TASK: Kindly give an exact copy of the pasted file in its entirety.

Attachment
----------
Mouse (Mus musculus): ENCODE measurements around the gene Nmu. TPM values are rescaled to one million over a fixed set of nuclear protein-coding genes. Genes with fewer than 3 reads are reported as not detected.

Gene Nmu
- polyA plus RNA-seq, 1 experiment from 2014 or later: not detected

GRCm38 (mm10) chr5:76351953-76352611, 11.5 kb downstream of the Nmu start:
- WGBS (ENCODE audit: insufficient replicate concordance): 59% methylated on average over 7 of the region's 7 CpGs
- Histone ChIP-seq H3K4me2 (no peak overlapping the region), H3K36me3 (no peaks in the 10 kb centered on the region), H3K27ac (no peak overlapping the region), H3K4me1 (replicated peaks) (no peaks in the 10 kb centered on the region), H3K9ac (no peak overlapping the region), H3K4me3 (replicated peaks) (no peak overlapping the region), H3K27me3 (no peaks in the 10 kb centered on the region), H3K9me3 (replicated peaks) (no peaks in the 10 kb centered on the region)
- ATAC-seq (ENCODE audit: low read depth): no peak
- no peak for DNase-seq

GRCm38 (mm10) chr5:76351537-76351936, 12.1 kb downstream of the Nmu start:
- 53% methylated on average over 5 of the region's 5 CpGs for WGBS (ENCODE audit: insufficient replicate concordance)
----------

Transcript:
Mouse (Mus musculus): ENCODE measurements around the gene Nmu. TPM values are rescaled to one million over a fixed set of nuclear protein-coding genes. Genes with fewer than 3 reads are reported as not detected.

Gene Nmu
- polyA plus RNA-seq, 1 experiment from 2014 or later: not detected

GRCm38 (mm10) chr5:76351953-76352611, 11.5 kb downstream of the Nmu start:
- WGBS (ENCODE audit: insufficient replicate concordance): 59% methylated on average over 7 of the region's 7 CpGs
- Histone ChIP-seq H3K4me2 (no peak overlapping the region), H3K36me3 (no peaks in the 10 kb centered on the region), H3K27ac (no peak overlapping the region), H3K4me1 (replicated peaks) (no peaks in the 10 kb centered on the region), H3K9ac (no peak overlapping the region), H3K4me3 (replicated peaks) (no peak overlapping the region), H3K27me3 (no peaks in the 10 kb centered on the region), H3K9me3 (replicated peaks) (no peaks in the 10 kb centered on the region)
- ATAC-seq (ENCODE audit: low read depth): no peak
- no peak for DNase-seq

GRCm38 (mm10) chr5:76351537-76351936, 12.1 kb downstream of the Nmu start:
- 53% methylated on average over 5 of the region's 5 CpGs for WGBS (ENCODE audit: insufficient replicate concordance)